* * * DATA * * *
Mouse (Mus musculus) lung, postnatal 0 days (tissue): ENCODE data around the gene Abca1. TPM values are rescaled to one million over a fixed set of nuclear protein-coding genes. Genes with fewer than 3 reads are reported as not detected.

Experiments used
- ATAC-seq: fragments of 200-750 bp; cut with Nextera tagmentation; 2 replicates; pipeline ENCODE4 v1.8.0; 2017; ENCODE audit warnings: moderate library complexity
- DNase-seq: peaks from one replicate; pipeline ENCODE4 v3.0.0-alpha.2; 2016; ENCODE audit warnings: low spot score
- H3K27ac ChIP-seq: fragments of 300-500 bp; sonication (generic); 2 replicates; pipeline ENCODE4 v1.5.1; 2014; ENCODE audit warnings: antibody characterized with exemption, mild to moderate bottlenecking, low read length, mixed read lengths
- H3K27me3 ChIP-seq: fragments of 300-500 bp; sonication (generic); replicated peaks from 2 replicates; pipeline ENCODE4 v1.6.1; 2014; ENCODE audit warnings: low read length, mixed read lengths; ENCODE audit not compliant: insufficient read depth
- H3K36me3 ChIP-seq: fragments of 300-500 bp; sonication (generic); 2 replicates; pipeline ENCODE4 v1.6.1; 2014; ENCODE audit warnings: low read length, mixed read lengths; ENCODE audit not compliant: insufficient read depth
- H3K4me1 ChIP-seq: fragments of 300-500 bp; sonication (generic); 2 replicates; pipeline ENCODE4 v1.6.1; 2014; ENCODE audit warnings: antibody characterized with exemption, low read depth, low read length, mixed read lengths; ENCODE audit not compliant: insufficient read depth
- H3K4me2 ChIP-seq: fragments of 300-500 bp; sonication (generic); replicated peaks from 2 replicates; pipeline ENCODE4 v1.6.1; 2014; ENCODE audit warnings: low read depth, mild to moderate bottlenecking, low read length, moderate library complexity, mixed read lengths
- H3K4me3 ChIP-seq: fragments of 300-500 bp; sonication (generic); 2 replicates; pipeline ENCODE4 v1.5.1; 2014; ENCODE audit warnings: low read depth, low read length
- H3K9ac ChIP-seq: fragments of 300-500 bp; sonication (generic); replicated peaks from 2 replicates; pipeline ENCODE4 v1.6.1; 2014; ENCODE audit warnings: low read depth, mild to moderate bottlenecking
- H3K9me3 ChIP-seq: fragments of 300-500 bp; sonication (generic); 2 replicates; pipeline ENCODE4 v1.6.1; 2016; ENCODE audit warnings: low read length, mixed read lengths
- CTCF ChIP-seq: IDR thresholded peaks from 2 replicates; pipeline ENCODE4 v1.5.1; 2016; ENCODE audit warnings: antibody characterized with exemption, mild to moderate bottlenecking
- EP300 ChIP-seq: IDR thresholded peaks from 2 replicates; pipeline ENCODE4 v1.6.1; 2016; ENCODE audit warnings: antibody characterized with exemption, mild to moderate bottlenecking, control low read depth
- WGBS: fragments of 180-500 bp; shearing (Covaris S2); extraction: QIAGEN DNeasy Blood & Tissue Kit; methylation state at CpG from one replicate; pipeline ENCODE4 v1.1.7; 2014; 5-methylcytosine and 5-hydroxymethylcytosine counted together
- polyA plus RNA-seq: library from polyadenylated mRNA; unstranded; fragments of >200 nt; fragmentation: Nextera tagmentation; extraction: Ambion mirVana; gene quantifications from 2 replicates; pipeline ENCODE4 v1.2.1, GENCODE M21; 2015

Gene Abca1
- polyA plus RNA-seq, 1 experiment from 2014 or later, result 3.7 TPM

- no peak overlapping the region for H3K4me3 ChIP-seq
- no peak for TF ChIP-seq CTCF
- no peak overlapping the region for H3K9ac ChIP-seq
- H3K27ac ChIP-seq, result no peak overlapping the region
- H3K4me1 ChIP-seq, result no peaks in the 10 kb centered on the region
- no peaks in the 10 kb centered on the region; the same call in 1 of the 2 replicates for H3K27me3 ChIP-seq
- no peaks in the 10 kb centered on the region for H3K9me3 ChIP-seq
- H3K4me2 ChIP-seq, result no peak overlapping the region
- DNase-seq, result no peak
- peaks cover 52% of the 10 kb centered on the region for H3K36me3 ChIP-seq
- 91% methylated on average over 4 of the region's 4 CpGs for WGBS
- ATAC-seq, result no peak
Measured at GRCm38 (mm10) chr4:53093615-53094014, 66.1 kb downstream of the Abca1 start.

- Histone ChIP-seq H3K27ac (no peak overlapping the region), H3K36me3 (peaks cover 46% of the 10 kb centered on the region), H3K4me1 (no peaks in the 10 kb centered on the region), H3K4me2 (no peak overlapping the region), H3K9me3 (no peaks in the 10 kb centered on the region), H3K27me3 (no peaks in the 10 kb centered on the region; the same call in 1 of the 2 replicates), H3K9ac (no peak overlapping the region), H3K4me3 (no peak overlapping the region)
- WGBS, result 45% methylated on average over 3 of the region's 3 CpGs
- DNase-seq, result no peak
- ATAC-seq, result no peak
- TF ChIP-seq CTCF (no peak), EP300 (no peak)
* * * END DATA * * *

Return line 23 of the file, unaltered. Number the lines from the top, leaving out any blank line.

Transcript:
- H3K4me1 ChIP-seq, result no peaks in the 10 kb centered on the region